Private groups banish Joburg's inner-city blues
Far from the old perception of too risky and dangerous, it is proving a residential development success
TUHF CEO Paul Jackson says the housing financier is achieving very strong returns in Johannesburg’s inner city, about 13 years after its formation.
“Initially it was very difficult to fund projects in the inner city. We needed to borrow from commercial banks to lend to various entrepreneurial people in the city. But they wouldn’t lend to us because they viewed the city as risky and dangerous.
“Years on, we have had various successes in the inner city especially with multi housing projects valued below R5-million.”
Jackson said that while some listed property companies are involved in inner-city residential developments, their sizable projects account for only about a third of the inner-city work that is going on.“We and other private groups and individuals are involved in the 70% of what’s going on in the inner city.”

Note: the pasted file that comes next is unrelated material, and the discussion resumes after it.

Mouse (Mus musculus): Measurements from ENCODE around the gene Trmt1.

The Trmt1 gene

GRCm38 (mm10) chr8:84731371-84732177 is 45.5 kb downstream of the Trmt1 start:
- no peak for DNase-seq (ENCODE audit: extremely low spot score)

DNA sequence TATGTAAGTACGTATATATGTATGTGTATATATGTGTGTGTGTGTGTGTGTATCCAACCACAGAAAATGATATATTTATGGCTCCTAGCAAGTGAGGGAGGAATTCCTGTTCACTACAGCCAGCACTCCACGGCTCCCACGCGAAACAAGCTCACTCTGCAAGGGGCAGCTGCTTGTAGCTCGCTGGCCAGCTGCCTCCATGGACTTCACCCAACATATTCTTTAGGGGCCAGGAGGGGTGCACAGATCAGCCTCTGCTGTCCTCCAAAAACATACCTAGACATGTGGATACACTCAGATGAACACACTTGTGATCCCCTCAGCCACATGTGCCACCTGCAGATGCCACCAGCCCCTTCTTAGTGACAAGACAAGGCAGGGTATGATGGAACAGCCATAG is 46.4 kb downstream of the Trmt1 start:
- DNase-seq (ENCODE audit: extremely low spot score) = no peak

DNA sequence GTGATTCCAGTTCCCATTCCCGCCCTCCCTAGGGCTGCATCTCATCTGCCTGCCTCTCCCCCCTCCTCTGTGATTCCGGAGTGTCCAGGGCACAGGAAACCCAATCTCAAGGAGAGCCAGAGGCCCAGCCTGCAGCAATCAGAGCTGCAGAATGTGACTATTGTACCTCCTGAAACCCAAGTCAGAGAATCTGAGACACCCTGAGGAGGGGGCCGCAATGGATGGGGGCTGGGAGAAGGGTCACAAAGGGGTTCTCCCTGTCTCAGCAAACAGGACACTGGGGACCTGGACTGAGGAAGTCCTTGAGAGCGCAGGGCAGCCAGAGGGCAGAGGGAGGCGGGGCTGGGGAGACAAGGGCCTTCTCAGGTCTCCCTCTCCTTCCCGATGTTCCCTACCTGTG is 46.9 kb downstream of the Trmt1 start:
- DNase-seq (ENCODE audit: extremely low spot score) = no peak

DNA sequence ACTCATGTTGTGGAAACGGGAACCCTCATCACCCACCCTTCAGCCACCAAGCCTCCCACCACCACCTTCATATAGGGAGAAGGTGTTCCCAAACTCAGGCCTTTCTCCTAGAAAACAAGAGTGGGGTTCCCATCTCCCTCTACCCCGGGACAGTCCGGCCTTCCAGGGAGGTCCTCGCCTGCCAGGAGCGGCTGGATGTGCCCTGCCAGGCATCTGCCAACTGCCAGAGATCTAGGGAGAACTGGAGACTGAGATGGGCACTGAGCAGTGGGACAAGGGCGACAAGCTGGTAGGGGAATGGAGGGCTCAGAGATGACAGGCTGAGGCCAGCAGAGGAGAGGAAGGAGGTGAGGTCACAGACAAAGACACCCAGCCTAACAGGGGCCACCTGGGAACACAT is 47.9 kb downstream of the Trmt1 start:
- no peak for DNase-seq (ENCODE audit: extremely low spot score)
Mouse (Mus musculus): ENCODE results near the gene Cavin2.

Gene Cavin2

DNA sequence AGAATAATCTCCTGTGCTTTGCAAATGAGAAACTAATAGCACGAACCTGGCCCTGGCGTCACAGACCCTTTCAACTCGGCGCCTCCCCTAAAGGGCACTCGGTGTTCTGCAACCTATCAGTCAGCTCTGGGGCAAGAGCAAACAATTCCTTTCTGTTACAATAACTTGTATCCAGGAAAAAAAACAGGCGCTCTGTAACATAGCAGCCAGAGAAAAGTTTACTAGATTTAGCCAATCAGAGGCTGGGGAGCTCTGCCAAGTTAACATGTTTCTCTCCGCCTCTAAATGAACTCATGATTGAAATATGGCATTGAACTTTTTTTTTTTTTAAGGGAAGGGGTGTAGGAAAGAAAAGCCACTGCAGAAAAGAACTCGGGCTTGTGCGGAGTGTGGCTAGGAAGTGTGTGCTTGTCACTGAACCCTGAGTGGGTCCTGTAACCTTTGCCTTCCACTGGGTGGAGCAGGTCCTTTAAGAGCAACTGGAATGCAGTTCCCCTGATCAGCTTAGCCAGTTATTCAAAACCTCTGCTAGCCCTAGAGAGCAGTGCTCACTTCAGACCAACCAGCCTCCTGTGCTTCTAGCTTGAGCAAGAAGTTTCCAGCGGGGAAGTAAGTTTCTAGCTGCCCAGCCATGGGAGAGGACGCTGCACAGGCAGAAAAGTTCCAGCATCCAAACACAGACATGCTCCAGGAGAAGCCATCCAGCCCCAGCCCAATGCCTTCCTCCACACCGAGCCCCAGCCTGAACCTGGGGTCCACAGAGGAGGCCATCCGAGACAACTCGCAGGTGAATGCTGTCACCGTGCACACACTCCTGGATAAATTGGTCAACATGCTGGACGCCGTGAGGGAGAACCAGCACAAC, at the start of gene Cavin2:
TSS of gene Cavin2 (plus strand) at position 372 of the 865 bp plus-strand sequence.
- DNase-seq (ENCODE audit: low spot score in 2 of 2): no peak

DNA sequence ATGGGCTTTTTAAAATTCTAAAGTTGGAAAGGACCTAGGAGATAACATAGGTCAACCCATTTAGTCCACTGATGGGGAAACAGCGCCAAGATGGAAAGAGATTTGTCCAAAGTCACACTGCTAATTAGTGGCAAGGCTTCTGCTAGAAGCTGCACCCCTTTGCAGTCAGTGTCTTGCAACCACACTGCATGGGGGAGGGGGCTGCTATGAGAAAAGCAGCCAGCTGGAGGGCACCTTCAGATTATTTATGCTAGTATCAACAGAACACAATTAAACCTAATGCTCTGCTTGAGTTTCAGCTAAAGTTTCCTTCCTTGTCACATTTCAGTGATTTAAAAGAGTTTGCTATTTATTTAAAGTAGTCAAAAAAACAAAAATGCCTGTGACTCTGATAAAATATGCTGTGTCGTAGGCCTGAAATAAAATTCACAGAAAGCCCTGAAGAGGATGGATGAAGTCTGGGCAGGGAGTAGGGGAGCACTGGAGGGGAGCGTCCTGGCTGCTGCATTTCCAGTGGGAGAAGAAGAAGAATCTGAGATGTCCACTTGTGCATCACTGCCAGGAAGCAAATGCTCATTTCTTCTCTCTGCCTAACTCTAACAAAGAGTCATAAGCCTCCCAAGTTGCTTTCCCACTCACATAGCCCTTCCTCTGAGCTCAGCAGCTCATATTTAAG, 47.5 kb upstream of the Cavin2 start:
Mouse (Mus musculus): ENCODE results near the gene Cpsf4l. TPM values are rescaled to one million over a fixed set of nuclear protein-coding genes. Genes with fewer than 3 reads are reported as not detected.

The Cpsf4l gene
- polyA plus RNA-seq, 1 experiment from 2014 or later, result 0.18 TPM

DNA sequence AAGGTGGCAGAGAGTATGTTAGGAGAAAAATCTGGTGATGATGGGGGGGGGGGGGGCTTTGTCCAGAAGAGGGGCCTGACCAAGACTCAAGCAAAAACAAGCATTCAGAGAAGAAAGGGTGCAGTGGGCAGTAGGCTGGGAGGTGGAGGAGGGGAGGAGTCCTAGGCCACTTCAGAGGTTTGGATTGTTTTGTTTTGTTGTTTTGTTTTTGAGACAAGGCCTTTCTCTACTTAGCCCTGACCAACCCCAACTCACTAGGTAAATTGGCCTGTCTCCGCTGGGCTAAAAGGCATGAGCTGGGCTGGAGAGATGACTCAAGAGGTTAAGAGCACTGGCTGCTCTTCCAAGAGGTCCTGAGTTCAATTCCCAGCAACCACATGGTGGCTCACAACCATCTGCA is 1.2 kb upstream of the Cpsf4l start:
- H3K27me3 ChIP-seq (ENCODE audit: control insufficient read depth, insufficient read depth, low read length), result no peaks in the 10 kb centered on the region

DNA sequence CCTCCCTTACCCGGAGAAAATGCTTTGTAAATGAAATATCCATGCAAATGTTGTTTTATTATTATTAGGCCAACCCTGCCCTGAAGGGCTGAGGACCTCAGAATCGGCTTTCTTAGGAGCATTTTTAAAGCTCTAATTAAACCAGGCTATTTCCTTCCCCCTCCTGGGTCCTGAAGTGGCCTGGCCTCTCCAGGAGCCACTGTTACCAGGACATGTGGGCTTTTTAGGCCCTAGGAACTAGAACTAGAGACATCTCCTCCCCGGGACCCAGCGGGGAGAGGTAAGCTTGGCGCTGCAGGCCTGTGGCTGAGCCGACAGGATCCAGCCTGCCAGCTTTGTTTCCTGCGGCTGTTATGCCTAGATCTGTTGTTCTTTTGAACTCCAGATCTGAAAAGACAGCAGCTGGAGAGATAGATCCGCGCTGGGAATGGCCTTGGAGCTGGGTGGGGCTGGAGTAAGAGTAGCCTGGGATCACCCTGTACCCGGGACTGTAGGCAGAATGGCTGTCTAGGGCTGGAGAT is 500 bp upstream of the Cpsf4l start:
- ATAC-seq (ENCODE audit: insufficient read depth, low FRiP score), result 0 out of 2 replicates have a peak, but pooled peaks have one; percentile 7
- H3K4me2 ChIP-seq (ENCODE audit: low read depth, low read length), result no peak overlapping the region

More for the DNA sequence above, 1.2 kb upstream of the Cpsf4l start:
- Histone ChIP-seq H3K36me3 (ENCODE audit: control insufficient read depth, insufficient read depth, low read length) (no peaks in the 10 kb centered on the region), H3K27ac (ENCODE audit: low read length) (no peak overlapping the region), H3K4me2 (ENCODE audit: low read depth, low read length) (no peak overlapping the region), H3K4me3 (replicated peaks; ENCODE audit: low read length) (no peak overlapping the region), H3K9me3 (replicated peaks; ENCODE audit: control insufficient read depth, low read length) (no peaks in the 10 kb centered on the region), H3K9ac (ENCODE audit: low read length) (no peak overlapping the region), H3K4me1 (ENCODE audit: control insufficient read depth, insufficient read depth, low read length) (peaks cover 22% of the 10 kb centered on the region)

TUHF had provided support, guidance and risk management for new entrepreneurs.
“ In our 13 years, we have financed over R4-billion in inner-city residential rental property, and currently our loan book holds over 20,000 residential units. This is not to mention the hundreds of successful property entrepreneurs who are now running sustainable residential rental businesses, providing affordable and decent living spaces in our inner cities,” Jackson said.
TUHF has struggled to get funding from large traditional banks in South Africa. But it recently gained support from the Public Investment Corporation, Futuregrowth, Stanlib and Sanlam.“There is a lot of potential in the inner city and these backers have seen that. About 13 years back I would have said to someone if they spend R15,000 on a flat in the inner city, they were doing well. A price of R30,000 would have suggested they were overpaying. Now in 2018, if you spend R200,000 on a flat, that’s good and R250,000 is on the high side. Clearly there is growth in the inner city and I think more financial institutions are beginning to see this,” said Jackson.
TUHF expects to achieve a return of equity of about 16% in 2018 and 18% in 2019. It invests in projects at yields of 13% and above.
Jackson says his team has managed to finance projects across the inner city, managing security costs and other challenges along the way.
This is while some large property funds have had to spend heavily on security in recent months, which has dampened their inner-city returns; SA Corporate highlighted this in its recent financial results for the year to December. It had expected to grow its dividend 6% but ended up only managing to achieve 4.4% growth.